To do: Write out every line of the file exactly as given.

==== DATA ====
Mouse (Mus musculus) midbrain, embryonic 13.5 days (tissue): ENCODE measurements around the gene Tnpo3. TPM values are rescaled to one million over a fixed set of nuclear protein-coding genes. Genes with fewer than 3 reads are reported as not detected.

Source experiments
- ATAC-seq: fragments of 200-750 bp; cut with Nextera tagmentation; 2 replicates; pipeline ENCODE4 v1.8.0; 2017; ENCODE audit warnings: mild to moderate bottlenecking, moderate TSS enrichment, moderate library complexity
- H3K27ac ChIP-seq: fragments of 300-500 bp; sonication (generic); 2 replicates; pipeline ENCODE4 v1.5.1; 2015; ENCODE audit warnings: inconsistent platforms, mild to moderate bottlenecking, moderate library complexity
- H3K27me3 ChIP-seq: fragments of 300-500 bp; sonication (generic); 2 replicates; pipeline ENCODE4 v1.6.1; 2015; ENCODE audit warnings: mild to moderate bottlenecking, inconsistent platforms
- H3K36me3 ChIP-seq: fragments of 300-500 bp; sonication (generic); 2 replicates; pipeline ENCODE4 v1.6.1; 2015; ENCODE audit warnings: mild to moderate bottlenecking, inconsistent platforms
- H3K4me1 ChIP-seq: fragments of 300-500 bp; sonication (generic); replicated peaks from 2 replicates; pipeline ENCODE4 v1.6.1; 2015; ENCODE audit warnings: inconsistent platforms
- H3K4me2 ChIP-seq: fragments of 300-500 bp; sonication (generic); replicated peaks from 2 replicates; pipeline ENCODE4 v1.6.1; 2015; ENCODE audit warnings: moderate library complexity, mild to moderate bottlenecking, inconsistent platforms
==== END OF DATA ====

Mouse (Mus musculus) midbrain, embryonic 13.5 days (tissue): ENCODE measurements around the gene Tnpo3. TPM values are rescaled to one million over a fixed set of nuclear protein-coding genes. Genes with fewer than 3 reads are reported as not detected.

Source experiments
- ATAC-seq: fragments of 200-750 bp; cut with Nextera tagmentation; 2 replicates; pipeline ENCODE4 v1.8.0; 2017; ENCODE audit warnings: mild to moderate bottlenecking, moderate TSS enrichment, moderate library complexity
- H3K27ac ChIP-seq: fragments of 300-500 bp; sonication (generic); 2 replicates; pipeline ENCODE4 v1.5.1; 2015; ENCODE audit warnings: inconsistent platforms, mild to moderate bottlenecking, moderate library complexity
- H3K27me3 ChIP-seq: fragments of 300-500 bp; sonication (generic); 2 replicates; pipeline ENCODE4 v1.6.1; 2015; ENCODE audit warnings: mild to moderate bottlenecking, inconsistent platforms
- H3K36me3 ChIP-seq: fragments of 300-500 bp; sonication (generic); 2 replicates; pipeline ENCODE4 v1.6.1; 2015; ENCODE audit warnings: mild to moderate bottlenecking, inconsistent platforms
- H3K4me1 ChIP-seq: fragments of 300-500 bp; sonication (generic); replicated peaks from 2 replicates; pipeline ENCODE4 v1.6.1; 2015; ENCODE audit warnings: inconsistent platforms
- H3K4me2 ChIP-seq: fragments of 300-500 bp; sonication (generic); replicated peaks from 2 replicates; pipeline ENCODE4 v1.6.1; 2015; ENCODE audit warnings: moderate library complexity, mild to moderate bottlenecking, inconsistent platforms